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Monday, September 28, 2015

What exactly is "Leadership," anyway?


I'll be there starting Sunday. There will be Tech and "Thought Leaders" and "Futurists" galore to regale, wow, and inspire us.

On "leaders." I'm sure it's not news to you that we in the U.S. are now in the tediously extended and overwhelmingly melodramatic throes of vetting the myriad candidates for our next change in national political "governance." "Leadership" is probably too strong a word. Hell, even "governance" begs a question. Many of our national "leaders" and those who cyclically propose to succeed them seem increasingly less interested in actual (frequently boring) governance and more interested in endlessly campaigning for positions of authority. At the national level, it seems as though we pay for four incremental years of federal governance, but only really get one. The rest of the time is spent on ever-expanding periods of campaigning, first for the subsequent bi-yearly congressional mid-term election cycle, then for the next Presidential cycle.

Whatever. That will be what it will be. Much of it unfortunately in the form of crass, lowbrow "entertainment."

More broadly, what of "leadership" across socioeconomic and cultural domains writ large? I've reflected on the topic a lot across the years, and written about it here on KHIT a good bit. See, e.g., "If you're 10 feet ahead, you're a 'Leader.' If you're 100 feet ahead, you're a Target." - Brent James, MD, M.Stat, and "The "Talking Stick" and the three-legged stool of sustained, transformative healthcare QI. See also my posts on the 2015 Lean Healthcare Transformation Summit.

"Leadership." We toss the word about cavalierly. We have an entire industry devoted to it. Do we all mean the same thing? Hell, even Forbes is confused.
"I’ve now written several books on leadership for employee engagement, and yet it occurred to me that I never actually paused to define leadership."
Seriously, dude?
What is Leadership?
Kevin Kruse, Forbes Contributor

What is leadership, anyway?

Such a simple question, and yet it continues to vex popular consultants and lay people alike. I’ve now written several books on leadership for employee engagement, and yet it occurred to me that I never actually paused to define leadership. Let’s start with what leadership is not…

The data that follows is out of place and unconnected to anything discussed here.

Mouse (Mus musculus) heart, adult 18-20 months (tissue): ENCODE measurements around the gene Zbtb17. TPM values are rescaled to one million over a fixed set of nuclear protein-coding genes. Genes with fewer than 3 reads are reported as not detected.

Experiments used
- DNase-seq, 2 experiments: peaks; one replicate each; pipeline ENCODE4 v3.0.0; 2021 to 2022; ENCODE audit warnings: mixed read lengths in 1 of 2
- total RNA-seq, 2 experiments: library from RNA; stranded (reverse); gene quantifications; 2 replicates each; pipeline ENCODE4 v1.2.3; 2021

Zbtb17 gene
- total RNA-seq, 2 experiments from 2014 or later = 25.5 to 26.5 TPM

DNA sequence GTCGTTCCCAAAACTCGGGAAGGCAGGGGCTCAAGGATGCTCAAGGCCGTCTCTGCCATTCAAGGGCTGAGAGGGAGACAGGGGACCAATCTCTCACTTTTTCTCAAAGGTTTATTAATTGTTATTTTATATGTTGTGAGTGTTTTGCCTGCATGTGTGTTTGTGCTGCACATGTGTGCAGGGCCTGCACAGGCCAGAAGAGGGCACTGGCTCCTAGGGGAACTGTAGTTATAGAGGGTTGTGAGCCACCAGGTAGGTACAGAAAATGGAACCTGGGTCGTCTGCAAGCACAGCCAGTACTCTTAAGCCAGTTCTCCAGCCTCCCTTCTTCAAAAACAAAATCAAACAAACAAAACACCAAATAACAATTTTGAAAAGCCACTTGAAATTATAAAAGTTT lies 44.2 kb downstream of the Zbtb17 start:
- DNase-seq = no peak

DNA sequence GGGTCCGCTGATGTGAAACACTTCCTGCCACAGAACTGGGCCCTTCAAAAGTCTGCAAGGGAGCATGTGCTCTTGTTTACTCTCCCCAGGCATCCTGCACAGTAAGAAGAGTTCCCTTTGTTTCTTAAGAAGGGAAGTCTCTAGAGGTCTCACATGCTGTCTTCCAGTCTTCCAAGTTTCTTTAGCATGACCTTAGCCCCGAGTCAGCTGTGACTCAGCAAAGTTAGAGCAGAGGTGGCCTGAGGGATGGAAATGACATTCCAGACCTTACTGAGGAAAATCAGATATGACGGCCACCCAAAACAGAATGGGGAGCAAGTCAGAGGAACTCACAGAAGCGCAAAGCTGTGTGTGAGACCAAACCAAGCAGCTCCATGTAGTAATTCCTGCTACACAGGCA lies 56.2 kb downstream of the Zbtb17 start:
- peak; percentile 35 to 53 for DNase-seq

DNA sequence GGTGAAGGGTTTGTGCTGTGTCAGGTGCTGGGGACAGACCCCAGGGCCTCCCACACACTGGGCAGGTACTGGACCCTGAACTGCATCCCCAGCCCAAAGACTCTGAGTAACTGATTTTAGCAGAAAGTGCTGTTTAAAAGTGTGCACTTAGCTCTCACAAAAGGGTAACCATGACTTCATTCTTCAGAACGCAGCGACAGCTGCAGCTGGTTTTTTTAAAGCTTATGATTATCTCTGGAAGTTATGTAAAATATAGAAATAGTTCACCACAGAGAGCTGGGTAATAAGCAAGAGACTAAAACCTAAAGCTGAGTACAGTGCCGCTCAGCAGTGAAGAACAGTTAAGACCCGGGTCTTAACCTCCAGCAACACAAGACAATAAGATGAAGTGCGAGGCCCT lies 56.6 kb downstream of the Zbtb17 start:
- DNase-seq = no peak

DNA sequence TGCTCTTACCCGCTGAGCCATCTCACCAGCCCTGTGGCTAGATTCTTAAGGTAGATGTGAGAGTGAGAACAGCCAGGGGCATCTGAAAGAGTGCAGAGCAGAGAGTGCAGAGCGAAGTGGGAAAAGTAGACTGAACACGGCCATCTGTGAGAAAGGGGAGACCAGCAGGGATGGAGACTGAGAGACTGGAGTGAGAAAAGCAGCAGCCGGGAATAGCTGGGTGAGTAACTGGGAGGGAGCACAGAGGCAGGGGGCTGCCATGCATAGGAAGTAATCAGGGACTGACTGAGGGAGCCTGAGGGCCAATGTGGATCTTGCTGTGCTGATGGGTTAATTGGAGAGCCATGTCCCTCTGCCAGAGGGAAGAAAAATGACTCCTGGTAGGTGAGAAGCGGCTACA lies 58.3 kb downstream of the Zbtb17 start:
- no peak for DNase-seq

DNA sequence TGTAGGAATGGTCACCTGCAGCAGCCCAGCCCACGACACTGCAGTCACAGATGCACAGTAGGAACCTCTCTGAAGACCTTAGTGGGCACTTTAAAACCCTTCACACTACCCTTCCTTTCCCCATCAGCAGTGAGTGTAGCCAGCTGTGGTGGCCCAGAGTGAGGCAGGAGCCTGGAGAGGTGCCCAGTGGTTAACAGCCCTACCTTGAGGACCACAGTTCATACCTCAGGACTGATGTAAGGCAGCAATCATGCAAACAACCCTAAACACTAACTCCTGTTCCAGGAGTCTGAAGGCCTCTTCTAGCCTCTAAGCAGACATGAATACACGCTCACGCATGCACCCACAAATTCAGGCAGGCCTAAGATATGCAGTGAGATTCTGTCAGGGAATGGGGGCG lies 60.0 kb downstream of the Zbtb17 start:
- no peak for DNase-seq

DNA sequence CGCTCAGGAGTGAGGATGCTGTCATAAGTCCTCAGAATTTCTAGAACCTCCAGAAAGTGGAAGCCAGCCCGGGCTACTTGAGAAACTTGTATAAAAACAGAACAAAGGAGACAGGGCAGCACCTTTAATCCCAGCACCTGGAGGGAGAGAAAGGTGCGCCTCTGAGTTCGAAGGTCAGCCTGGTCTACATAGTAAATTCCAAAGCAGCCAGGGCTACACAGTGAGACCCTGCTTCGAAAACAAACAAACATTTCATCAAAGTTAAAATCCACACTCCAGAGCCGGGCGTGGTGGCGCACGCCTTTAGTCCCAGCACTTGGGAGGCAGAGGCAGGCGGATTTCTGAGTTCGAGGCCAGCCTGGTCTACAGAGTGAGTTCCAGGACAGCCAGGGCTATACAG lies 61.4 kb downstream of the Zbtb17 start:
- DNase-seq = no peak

Leadership has nothing to do with seniority or one’s position in the hierarchy of a company. Too many talk about a company’s leadership referring to the senior most executives in the organization. They are just that, senior executives. Leadership doesn’t automatically happen when you reach a certain pay grade. Hopefully you find it there, but there are no guarantees.

Leadership has nothing to do with titles. Similar to the point above, just because you have a C-level title, doesn’t automatically make you a “leader.” In all of my talks I stress the fact that you don’t need a title to lead. In fact, you can be a leader in your place of worship, your neighborhood, in your family, all without having a title.

Leadership has nothing to do with personal attributes. Say the word “leader” and most people think of a domineering, take-charge charismatic individual. We often think of icons from history like General Patton or President Lincoln. But leadership isn’t an adjective. We don’t need extroverted charismatic traits to practice leadership. And those with charisma don’t automatically lead.

Leadership isn’t management. This is the big one. Leadership and management are not synonymous.  You have 15 people in your downline and P&L responsibility? Good for you, hopefully you are a good manager. Good management is needed. Managers need to plan, measure, monitor, coordinate, solve, hire, fire, and so many other things. Typically, managers manage things. Leaders lead people...
Better late than never, one supposes. Write the books first, clarify the core definition later. As we used to joke in my radlab in Oak Ridge, "the flowchart comes last."


"A person who directs a military force or unit ... a person who has commanding authority or influence."
Interesting. I was once "a first or principal performer of a group." A "bandleader." Not sure whether "herding cats" counts much. But, seriously, "leadership" goes more to "influence" and "guiding" and "persuasion" than it does to outright "power" and "authority."
See, e.g., Howard Gardner's "Changing Minds" and Robert Cialdini's "Influence."
I recently binge-watched the entirety of the excellent, sobering HBO "docu-drama" series Band of Brothers.

One thing that jumped out at me was the repeated multi-tiered ad hoc examples of "leadership" at every level above the rank of Private. While the military is the prime exemplar of the vertically integrated "command and control" organizational architecture, wherein dereliction and insubordination are dealt with quickly and severely, "leadership" initiative is cultivated and rewarded at every level -- at least in combat theatres. While perhaps "there are no atheists in foxholes," neither are there any bureaucratic "managers."

"If you're 10 feet ahead, you're a 'Leader.' If you're 100 feet ahead, you're a Target."